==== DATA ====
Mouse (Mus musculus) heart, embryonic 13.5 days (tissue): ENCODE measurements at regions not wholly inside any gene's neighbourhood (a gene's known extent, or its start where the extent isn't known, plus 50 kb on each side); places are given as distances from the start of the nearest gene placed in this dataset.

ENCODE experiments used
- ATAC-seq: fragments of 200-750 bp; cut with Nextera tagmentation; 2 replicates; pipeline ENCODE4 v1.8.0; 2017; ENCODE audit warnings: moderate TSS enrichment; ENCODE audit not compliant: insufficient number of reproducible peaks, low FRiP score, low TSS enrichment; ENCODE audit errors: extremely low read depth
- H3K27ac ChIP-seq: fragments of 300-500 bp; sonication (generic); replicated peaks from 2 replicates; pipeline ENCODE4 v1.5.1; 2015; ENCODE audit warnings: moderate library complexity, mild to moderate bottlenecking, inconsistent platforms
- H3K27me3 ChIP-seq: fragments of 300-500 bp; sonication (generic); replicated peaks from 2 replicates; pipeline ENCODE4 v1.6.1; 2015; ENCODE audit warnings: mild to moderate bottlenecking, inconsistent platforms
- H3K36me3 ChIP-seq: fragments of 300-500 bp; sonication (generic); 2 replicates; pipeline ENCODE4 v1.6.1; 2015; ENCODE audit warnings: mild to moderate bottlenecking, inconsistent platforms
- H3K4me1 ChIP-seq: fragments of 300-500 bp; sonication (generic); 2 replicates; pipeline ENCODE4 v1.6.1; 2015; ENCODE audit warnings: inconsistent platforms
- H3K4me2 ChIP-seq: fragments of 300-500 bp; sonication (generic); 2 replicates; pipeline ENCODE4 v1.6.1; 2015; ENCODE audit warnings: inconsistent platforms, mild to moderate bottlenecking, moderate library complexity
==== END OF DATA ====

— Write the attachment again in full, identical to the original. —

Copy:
Mouse (Mus musculus) heart, embryonic 13.5 days (tissue): ENCODE measurements at regions not wholly inside any gene's neighbourhood (a gene's known extent, or its start where the extent isn't known, plus 50 kb on each side); places are given as distances from the start of the nearest gene placed in this dataset.

ENCODE experiments used
- ATAC-seq: fragments of 200-750 bp; cut with Nextera tagmentation; 2 replicates; pipeline ENCODE4 v1.8.0; 2017; ENCODE audit warnings: moderate TSS enrichment; ENCODE audit not compliant: insufficient number of reproducible peaks, low FRiP score, low TSS enrichment; ENCODE audit errors: extremely low read depth
- H3K27ac ChIP-seq: fragments of 300-500 bp; sonication (generic); replicated peaks from 2 replicates; pipeline ENCODE4 v1.5.1; 2015; ENCODE audit warnings: moderate library complexity, mild to moderate bottlenecking, inconsistent platforms
- H3K27me3 ChIP-seq: fragments of 300-500 bp; sonication (generic); replicated peaks from 2 replicates; pipeline ENCODE4 v1.6.1; 2015; ENCODE audit warnings: mild to moderate bottlenecking, inconsistent platforms
- H3K36me3 ChIP-seq: fragments of 300-500 bp; sonication (generic); 2 replicates; pipeline ENCODE4 v1.6.1; 2015; ENCODE audit warnings: mild to moderate bottlenecking, inconsistent platforms
- H3K4me1 ChIP-seq: fragments of 300-500 bp; sonication (generic); 2 replicates; pipeline ENCODE4 v1.6.1; 2015; ENCODE audit warnings: inconsistent platforms
- H3K4me2 ChIP-seq: fragments of 300-500 bp; sonication (generic); 2 replicates; pipeline ENCODE4 v1.6.1; 2015; ENCODE audit warnings: inconsistent platforms, mild to moderate bottlenecking, moderate library complexity